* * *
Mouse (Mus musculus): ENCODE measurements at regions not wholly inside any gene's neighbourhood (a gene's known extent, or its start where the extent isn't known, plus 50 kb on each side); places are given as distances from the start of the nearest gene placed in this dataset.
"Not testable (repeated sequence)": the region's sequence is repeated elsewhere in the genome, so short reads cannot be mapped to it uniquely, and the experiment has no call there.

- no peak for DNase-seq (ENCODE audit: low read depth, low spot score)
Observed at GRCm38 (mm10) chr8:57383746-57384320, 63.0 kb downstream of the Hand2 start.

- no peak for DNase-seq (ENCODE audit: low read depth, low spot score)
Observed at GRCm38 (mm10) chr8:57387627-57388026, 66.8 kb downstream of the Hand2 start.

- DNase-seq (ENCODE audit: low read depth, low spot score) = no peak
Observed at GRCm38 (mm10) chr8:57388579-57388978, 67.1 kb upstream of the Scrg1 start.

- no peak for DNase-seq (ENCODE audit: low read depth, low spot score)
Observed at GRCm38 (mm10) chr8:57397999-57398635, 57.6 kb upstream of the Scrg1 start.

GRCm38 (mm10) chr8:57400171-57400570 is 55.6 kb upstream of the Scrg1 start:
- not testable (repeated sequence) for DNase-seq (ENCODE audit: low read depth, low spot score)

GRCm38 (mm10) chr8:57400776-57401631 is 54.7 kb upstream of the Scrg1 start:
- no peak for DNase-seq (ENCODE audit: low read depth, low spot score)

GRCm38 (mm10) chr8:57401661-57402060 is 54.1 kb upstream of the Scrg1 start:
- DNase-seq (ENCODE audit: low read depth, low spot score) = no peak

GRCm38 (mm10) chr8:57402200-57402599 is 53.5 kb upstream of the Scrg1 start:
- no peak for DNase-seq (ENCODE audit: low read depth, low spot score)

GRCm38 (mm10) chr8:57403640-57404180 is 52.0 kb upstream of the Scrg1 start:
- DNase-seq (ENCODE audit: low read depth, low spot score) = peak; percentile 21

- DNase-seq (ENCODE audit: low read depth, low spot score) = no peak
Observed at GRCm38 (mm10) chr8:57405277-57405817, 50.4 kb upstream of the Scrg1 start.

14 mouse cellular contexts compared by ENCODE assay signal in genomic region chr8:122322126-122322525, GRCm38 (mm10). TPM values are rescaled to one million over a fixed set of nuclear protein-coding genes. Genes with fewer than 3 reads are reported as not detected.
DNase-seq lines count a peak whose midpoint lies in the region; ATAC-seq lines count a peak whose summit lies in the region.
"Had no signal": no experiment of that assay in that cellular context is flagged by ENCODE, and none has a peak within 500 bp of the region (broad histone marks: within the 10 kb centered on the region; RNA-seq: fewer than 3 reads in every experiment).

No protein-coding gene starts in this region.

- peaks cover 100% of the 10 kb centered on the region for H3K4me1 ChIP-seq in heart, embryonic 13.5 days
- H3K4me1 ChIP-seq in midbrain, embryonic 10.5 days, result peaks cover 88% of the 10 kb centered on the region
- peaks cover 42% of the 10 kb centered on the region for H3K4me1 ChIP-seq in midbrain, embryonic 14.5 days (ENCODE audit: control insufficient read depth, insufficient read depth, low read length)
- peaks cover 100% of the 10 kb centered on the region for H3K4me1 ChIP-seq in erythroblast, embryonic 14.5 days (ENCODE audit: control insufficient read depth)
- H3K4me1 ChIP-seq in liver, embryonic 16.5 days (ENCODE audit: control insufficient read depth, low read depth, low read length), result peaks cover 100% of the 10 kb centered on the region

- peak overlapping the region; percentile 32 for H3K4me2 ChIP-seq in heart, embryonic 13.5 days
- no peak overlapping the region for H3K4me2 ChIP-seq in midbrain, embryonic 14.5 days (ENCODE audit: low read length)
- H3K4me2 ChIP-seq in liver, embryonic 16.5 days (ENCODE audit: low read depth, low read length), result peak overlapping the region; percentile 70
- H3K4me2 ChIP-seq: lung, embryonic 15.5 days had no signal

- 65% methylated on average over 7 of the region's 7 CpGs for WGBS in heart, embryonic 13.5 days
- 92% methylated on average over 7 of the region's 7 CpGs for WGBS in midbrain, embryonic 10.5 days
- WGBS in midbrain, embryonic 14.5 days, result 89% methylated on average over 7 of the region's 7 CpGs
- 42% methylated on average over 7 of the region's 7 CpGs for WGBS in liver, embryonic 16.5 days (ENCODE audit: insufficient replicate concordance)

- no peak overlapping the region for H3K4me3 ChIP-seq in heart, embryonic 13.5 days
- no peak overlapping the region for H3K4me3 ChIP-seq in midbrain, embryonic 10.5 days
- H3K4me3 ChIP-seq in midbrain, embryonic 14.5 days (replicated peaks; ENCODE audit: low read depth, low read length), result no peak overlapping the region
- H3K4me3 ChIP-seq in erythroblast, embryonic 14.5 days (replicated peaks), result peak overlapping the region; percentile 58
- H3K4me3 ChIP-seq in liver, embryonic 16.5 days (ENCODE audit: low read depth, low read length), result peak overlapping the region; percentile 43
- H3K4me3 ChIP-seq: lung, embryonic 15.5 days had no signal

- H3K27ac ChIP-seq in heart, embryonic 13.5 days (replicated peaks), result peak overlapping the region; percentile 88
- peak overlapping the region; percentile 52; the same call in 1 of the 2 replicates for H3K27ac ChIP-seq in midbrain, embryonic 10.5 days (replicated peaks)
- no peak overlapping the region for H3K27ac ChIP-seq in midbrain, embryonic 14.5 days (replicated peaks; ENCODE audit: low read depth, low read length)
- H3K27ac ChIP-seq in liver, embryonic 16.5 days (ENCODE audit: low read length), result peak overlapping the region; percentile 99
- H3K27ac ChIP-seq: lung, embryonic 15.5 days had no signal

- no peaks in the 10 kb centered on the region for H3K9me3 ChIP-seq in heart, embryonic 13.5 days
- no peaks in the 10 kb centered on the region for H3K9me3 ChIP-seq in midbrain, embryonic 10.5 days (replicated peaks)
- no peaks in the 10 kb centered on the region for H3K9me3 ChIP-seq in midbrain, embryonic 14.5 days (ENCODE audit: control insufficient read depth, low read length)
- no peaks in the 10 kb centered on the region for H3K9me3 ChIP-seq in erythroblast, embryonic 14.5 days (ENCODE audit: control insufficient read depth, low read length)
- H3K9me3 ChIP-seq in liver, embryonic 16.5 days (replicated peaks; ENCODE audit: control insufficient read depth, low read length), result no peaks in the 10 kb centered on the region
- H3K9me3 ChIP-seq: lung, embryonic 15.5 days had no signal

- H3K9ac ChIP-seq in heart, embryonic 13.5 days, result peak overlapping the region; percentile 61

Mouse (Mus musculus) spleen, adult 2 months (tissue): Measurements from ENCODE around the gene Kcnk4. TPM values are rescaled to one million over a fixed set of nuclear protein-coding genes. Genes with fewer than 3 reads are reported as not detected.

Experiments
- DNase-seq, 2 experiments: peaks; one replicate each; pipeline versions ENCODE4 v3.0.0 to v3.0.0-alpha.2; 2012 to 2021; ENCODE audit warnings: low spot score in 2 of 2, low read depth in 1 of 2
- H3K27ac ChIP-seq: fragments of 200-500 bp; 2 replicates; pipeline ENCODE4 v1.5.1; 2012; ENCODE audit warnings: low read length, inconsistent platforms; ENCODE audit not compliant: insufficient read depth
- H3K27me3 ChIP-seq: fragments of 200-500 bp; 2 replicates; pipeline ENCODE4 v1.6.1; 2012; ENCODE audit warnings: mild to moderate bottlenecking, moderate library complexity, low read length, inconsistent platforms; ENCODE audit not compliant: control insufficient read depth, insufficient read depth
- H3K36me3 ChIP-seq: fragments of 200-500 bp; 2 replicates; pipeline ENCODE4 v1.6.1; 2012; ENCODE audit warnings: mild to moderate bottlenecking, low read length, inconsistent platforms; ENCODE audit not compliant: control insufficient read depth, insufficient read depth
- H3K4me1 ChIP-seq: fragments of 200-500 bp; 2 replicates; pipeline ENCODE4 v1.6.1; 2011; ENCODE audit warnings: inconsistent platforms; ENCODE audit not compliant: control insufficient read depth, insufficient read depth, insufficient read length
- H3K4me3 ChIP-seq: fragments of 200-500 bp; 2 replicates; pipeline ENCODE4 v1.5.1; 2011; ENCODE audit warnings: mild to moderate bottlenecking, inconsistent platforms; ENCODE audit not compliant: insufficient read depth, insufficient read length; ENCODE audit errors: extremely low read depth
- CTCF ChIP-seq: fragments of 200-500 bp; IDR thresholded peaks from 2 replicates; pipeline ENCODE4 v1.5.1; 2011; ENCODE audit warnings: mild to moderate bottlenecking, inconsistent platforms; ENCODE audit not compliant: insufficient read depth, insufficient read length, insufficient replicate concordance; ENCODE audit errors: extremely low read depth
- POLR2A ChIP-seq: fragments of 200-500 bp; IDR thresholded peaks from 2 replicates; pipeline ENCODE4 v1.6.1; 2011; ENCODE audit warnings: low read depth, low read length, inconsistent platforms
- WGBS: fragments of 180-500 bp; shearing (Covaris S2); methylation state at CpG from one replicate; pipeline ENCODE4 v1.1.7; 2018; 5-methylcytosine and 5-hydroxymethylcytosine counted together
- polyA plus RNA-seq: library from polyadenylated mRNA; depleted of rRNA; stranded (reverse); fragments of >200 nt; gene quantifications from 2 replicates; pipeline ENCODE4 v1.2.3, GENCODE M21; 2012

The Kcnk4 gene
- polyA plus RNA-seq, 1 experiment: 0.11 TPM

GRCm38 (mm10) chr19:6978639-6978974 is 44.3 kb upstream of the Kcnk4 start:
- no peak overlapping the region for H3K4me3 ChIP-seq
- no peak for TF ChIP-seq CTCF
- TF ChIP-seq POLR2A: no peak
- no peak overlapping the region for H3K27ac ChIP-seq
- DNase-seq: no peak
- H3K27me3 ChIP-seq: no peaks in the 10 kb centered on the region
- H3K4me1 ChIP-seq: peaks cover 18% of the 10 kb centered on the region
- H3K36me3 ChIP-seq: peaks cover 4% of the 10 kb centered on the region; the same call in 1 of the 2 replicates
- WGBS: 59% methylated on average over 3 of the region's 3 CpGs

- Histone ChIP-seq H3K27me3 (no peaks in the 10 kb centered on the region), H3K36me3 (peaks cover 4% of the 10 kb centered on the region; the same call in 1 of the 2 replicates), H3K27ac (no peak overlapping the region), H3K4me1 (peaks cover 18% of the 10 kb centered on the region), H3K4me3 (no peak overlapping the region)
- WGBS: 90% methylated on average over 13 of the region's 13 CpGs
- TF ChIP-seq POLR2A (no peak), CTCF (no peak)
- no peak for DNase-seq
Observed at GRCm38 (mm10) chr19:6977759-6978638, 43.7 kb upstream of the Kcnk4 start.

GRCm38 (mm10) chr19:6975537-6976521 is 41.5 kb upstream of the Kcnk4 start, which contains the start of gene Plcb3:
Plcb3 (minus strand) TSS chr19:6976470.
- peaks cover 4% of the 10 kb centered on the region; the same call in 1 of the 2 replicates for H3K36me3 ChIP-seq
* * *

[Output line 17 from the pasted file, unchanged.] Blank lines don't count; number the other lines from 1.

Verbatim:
GRCm38 (mm10) chr8:57402200-57402599 is 53.5 kb upstream of the Scrg1 start: